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ARS Home » Northeast Area » Beltsville, Maryland (BARC) » Beltsville Agricultural Research Center » Animal Genomics and Improvement Laboratory » Research » Publications at this Location » Publication #314693

Title: Genetic interactions for heat stress and production level: predicting foreign from domestic data

item Wright, Janice
item Vanraden, Paul

Submitted to: Journal of Dairy Science
Publication Type: Abstract Only
Publication Acceptance Date: 3/19/2015
Publication Date: 7/12/2015
Citation: Wright, J.R., Van Raden, P.M. 2015. Genetic interactions for heat stress and production level: predicting foreign from domestic data. Journal of Dairy Science. 98(Suppl. 2)/Journal of Animal Science 93(Suppl. 3):350(abstr. T103).

Interpretive Summary:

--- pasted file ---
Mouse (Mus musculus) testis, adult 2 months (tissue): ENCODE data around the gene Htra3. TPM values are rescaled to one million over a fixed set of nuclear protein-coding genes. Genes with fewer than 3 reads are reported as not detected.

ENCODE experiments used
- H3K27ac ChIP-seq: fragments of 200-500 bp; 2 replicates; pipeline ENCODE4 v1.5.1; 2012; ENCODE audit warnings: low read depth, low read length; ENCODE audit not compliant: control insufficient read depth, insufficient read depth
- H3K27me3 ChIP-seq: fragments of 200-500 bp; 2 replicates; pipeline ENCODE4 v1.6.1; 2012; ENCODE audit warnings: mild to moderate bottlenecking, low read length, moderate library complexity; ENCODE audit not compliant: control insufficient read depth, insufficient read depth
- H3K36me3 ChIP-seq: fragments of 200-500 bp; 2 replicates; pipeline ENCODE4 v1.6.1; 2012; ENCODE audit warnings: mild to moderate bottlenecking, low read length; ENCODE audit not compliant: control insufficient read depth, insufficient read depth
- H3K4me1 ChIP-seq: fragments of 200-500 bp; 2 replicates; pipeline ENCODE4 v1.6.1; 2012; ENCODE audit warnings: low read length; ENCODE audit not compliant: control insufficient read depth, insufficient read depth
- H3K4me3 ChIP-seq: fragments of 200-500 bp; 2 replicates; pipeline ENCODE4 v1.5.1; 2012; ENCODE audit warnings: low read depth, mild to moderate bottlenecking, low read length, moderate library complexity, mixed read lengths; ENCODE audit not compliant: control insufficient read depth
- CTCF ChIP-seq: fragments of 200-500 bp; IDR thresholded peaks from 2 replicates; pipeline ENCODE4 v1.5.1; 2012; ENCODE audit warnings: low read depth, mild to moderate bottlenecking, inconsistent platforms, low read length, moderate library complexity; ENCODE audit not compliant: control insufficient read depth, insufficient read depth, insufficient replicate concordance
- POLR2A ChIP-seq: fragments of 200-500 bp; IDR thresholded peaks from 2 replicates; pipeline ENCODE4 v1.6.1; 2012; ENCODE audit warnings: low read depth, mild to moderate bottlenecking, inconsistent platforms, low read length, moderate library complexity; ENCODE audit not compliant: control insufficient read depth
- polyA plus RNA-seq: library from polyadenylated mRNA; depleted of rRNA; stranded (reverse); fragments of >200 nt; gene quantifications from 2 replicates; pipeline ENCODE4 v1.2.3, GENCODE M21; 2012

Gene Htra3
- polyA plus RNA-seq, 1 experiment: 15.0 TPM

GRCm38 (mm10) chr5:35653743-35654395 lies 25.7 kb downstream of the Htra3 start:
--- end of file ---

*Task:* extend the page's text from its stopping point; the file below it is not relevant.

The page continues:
Technical Abstract: Genetic by environmental interactions were estimated from U.S. national data by separately adding random regressions for heat stress (HS) and herd production level (HL) to the all-breed animal model to improve predictions of future records and rankings in other climate and production situations. Yield data included 79 million lactation records of 40 million cows; somatic cell score, productive life, and daughter pregnancy rate were also tested but had somewhat fewer records. Coefficients for HS were the state’s July average temperature-humidity index and coefficients for HL were management level weighted means for energy corrected milk (ECM) divided by breed-year mean ECM; coefficients were then standardized to mean 0 and variance 1. Predictions of current (August 2014) from historical records (August 2011) were tested with a model including herd management group (absorbed), sire estimated breeding value (EBV), dam EBV, and interaction term (HS or HL) from the truncated data; records were weighted by lactation length for records in progress and herd heritability using the same weights as in national evaluations. Estimated regression coefficients for sire EBV and dam EBV were always near their expected values of 0.5 and did not change when HS or HL interactions were added to the model. Estimated regressions for interaction terms, expected to be near 1, were 0.80 to 0.93 for HS and 0.61 to 0.72 for HL in yield traits. Squared correlations increased by <.0003 for both HS and HL; increases for non-yield traits were even smaller. An additional test used multitrait across-country evaluations (MACE) to predict rankings of the same bulls in the US and 14 other countries with somewhat different environments. Bulls were restricted to those with at least 100 daughters in both countries. The HS coefficient was significant (P<.05) in 9 of the 14 countries for milk and protein, and 10 for fat; the HL term was significant in 8 countries for milk, 5 for protein and just 1 for fat. Squared correlations after adding interaction increased by <.004 for HL and <.01 for HS. The small changes in rank and gains in correlation when HS and HL interactions were included in national evaluations, indicate current genetic predictions perform very well in a variety of environments.